Also missing: clips from the nominated films, musical numbers, and comedy bits, until there was one. Worst of all, there was no parade of movie stars. When the nominees are a who’s who of who are they, you don’t reject fun and frivolity. You inject your production with a major dose of it.
3,600 people in Hollywood’s Dolby Theatre cheering or gasping is a reaction that translates over the airwaves. A couple of hundred people sitting in cozy curved banquettes, who didn’t seem to have anything to drink by the way, react, it’s comparable to that spooky moment during a wedding dinner when everybody suddenly stops talking at once.
Surveys confirmed that most Academy members weren’t aware of all of the nominees. What did Soderbergh think that meant for average Americans, who needed to sign up for myriad streaming services? It would have been smart if the Academy Of Motion Picture Arts And Sciences had shown all of the nominees in a Virtual Movie Theater for public consumption for a small fee as was done with film festivals in 2020. The money could have gone to charity.
The show lumbered along and until it was time for movie music trivia at 10:40 p.m. Was this the cinematic twist Soderbergh promised? A few nominees were asked if a popular song had ever been nominated, and if it was, did it win an Oscar? This must have pained songwriter Diane Warren, who lost her twelfth chance for an Academy Award on Sunday.
Musical director Questlove, who is the band leader for “The Tonight Show” where trivia contests and egg-smashing games are a dreary mainstay, must have thought this was a good idea. It wasn’t.
With apologizes to The Yardbirds, the already lumbering Oscar train stopped rolling. The only salvation? Glenn Close, who lost her eighth bid for an acting award, and who knew about the coming question, but not, by her own admission, the answer, got up and danced expressively to “Da Butt.” Her joyful exuberance was a zany moment.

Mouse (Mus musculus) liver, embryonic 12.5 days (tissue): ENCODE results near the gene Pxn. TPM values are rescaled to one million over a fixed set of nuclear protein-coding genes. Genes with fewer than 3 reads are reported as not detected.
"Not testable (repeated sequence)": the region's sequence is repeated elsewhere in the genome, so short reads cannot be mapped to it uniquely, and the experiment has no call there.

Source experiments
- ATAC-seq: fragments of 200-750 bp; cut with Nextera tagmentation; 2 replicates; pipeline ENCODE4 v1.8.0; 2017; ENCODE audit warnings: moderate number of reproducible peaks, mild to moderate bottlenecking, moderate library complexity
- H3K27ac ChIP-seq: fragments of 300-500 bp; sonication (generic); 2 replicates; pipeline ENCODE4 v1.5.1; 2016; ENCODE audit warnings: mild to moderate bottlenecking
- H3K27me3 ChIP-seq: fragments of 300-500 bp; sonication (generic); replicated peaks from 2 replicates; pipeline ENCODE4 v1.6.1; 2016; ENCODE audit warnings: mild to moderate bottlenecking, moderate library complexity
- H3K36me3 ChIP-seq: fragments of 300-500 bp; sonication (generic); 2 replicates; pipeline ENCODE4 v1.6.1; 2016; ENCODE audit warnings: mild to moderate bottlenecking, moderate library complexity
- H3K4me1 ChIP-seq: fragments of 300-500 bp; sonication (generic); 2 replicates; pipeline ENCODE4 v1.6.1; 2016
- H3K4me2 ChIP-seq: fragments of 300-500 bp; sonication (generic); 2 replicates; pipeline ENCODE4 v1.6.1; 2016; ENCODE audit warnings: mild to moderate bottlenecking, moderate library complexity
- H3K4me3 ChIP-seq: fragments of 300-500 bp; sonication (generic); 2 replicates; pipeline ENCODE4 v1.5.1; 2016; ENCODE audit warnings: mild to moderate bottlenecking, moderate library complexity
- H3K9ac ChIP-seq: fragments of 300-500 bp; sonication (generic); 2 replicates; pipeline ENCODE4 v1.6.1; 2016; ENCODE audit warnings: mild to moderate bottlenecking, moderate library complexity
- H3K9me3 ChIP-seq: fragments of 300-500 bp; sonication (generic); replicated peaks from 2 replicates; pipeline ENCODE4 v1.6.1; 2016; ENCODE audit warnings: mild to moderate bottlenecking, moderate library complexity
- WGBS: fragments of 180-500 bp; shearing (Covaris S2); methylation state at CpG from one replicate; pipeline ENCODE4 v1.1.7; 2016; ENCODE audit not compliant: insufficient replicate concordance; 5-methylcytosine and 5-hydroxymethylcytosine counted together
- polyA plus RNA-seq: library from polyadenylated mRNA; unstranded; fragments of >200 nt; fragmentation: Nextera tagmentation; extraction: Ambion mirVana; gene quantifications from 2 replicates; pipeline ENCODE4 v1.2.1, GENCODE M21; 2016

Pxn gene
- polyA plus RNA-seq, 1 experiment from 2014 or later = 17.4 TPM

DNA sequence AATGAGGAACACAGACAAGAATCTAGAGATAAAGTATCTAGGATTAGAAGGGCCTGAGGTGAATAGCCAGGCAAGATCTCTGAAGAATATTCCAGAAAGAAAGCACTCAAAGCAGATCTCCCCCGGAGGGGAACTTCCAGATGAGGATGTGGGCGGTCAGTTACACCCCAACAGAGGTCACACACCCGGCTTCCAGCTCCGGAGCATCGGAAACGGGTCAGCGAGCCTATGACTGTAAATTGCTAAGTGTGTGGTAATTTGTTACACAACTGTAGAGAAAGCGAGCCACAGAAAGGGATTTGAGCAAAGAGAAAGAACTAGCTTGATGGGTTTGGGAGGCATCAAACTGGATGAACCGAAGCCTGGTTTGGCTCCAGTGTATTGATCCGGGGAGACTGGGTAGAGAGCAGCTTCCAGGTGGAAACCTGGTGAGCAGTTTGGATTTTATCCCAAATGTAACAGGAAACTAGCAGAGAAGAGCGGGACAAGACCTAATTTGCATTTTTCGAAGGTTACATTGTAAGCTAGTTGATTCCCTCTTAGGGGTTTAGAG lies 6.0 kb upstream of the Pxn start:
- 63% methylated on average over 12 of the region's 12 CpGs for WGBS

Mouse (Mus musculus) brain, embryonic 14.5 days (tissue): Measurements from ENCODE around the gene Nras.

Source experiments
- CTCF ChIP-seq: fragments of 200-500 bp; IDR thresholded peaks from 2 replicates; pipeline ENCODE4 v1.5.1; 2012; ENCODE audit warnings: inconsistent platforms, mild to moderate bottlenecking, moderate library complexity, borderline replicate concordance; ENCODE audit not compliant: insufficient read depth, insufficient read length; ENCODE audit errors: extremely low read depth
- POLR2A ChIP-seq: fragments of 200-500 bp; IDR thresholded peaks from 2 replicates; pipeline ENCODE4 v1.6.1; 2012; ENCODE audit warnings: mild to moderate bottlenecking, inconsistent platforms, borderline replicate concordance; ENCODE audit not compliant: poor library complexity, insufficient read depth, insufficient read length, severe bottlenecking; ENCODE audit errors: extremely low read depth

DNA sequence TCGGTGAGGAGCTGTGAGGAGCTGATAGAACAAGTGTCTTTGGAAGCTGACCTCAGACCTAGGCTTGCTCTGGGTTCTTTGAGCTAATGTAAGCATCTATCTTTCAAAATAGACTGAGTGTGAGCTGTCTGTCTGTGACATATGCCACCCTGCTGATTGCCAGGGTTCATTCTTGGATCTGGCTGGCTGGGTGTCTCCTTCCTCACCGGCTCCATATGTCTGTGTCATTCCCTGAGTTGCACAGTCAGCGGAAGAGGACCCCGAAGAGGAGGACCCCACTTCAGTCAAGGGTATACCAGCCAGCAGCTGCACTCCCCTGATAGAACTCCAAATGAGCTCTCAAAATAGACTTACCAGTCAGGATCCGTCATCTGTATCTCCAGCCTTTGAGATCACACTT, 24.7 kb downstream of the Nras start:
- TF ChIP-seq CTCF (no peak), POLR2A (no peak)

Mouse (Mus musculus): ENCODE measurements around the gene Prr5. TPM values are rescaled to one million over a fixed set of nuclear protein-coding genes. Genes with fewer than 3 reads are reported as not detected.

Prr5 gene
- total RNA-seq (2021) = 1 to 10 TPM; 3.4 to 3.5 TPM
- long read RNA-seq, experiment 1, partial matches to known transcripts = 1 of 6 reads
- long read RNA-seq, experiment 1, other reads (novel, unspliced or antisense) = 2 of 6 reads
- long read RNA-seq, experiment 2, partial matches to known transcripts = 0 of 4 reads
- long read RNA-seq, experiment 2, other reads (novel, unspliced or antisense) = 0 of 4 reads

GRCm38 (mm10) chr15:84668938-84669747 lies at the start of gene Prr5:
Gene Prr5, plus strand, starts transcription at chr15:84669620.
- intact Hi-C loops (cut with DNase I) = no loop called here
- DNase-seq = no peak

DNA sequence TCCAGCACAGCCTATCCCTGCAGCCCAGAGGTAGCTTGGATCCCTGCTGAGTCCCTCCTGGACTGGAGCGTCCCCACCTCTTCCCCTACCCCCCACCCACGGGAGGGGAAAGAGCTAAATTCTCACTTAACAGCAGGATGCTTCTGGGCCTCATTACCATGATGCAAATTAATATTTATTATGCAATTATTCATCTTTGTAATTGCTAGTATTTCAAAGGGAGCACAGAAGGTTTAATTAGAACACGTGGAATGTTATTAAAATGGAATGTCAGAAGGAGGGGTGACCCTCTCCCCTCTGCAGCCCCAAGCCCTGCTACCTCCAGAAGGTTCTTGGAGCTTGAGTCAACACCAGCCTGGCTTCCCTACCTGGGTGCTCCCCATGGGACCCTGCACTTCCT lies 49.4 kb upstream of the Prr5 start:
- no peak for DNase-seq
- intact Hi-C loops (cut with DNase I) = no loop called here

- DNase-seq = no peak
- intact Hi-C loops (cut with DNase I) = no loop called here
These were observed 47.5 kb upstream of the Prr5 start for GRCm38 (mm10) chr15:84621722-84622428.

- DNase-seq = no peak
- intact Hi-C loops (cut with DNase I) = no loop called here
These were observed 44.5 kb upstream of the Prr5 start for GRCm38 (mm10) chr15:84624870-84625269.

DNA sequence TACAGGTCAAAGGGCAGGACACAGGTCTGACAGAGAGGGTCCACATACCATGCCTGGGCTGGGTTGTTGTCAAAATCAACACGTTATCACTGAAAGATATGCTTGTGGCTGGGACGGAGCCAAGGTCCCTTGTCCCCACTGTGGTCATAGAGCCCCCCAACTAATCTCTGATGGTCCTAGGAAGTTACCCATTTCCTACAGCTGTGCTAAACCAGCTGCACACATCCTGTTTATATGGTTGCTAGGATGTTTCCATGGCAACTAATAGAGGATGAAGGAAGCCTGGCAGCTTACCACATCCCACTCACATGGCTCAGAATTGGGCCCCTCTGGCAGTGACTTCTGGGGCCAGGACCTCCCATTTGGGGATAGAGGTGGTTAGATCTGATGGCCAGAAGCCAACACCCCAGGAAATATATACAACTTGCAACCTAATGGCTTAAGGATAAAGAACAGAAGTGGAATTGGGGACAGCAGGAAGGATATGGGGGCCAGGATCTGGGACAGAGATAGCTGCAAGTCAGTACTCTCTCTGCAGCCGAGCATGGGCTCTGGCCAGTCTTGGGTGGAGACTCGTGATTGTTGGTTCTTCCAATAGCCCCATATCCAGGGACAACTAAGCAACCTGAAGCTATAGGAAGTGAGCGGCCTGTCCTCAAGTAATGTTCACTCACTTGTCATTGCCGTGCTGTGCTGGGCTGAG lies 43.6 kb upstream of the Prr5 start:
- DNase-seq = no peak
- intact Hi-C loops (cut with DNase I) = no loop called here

One highlight was the delightful supporting actress winner, Yuh-Jung Youn verbally poking her producer, actor Brad Pitt, for not showing up on the “Minari” set.
The best picture is usually revealed last. Not this year. It came third last. “Nomadland” won. Best actor closed the show. In a mistake for the ages, the production team clearly expected Chadwick Boseman to win posthumously so that a meaningful tribute could be paid to him.
Hopkins won. The room sat stunned. He wasn’t in L.A. or in London, where British nominees had gathered. On Monday morning, he delivered a beautiful and classy video message expressing his surprise at winning and honoring Boseman.
I chose correctly who the Academy would select in 18 of the 23 categories, missing on actor, actress, supporting actor, documentary short film, and song.
As for the 93rd Oscar broadcast, after Hopkins triumphed, it literally limped into oblivion and stopped being on the air.
Michael Calleri reviews films for the CNHI news network. Contact him at email@example.com.